If a lot of poly people seem particularly bitter toward compulsory monogamy, and sometimes even toward monogamy itself, it’s probably because very few of us were able to identify and live polyamorously from a young age. Most of us spent years—often long, heartbreaking, damaging years—trying to force ourselves into a kind of relationship that was inauthentic for us. And yes, a lot of us have come out of that holding a bit of a grudge against compulsory monogamy.

I have always been polyamorous. As soon as I was old enough to have serious crushes, I had them on more than one person at a time. I ended some early relationships not because I stopped wanting to be with one guy, but because I started wanting to be with another and thought that was the only option. When I fell deeply in love and knew that I wanted to spend my life with someone, I never considered that could mean anything other than only that someone. The options were either: settle down and remain exclusively with this person you love, or have variety, but without long-term meaning and commitment and depth. I chose love. And I’ll spare you all the drawn-out details, but suffice it to say that I spent several years of marriage trying desperately to actually conform to monogamy. I knew that I loved my husband, that I couldn’t imagine my life without him. I thought that was supposed to just flip a switch to make you stop developing feelings for others, and it felt like something was broken in me when that didn’t happen. I hated myself, I wondered what was wrong with me. The only thing that prevented me from developing feelings for others was completely isolating myself from meeting new people, and that was just trading one misery for another. I contemplated affairs. I contemplated divorce. I contemplated suicide. Realizing I was polyamorous—that I had no choice to be anything but polyamorous—and beginning to actually live authentically to who I am was like opening up the curtains and letting all this sunlight in and seeing things clearly for the first time.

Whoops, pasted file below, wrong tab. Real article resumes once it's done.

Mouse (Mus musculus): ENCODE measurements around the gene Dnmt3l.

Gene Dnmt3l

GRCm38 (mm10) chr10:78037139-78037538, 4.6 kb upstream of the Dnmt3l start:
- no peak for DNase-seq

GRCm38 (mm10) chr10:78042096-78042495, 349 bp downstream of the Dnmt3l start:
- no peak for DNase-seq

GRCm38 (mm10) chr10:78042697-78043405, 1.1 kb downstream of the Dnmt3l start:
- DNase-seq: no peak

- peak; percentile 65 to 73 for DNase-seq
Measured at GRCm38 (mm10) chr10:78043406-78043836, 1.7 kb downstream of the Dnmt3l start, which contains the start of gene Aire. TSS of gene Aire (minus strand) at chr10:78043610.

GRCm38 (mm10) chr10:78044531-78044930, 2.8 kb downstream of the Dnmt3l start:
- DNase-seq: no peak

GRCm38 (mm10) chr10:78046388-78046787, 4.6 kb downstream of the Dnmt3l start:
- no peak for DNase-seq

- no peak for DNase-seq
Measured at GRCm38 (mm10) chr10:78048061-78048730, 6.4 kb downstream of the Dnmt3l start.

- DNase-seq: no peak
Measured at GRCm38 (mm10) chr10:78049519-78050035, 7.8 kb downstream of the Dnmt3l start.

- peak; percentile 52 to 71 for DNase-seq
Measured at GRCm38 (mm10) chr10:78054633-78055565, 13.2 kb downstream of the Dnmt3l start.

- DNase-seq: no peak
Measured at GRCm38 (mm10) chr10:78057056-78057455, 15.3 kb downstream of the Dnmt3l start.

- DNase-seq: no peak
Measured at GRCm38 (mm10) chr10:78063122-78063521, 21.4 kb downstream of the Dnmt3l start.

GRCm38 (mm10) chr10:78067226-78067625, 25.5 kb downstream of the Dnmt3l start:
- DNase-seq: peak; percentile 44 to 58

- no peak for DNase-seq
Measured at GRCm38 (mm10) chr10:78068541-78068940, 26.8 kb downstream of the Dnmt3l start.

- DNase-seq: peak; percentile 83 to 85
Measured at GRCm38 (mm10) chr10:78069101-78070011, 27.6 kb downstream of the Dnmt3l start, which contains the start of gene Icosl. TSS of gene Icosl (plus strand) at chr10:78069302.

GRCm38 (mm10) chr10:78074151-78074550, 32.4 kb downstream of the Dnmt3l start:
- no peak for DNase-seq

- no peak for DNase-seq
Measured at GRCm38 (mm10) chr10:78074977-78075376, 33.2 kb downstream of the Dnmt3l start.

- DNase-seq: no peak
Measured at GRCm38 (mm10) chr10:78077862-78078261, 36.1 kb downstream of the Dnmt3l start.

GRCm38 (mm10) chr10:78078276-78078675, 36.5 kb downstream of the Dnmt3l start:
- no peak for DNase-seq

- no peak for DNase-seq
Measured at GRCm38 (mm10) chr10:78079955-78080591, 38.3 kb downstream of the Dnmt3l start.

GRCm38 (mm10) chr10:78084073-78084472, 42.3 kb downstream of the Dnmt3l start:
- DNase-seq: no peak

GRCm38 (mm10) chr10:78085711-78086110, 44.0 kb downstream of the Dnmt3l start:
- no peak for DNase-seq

When I look back now on all those years of trying to force myself into contentment with monogamy, it seems absurd. Being happy, having a life that actually feels right, is so easy, and yet I was made to feel that it was impossible. As liberating it was to finally be myself, it was also infuriating to realize that I could have been happy all along if not for some artificial, repressive social structures. And yes, there are moments when that kind of realization does make you want to go up and shout from the rooftops: “look everyone! There’s another way!”

I know that monogamy is right for a lot of people. And I know that a fair amount of people actually are aware of alternatives, and still choose monogamy freely. That’s wonderful. I want all people to be able to live the lives that are right and meaningful for them. But I also know there are still countless people in the same place I was in, trying to force themselves into a role that doesn’t feel right and never will. Right now, there are people who are ending relationships they don’t want to end, or having affairs and hating themselves for it, or forcing themselves to follow the rules but feeling miserable and not understanding why. And I want those people to be able to be happy. I want them to know they can have a different life.

Monogamy, just like any other relationship structure, can be great. But compulsory monogamy, quite plainly, sucks. And just as one can be heterosexual and still hate the institution of compulsory heterosexuality, I hope that even monogamous folks can find it within themselves to sympathize and to understand why I’m not about to stop hating compulsory monogamy anytime soon.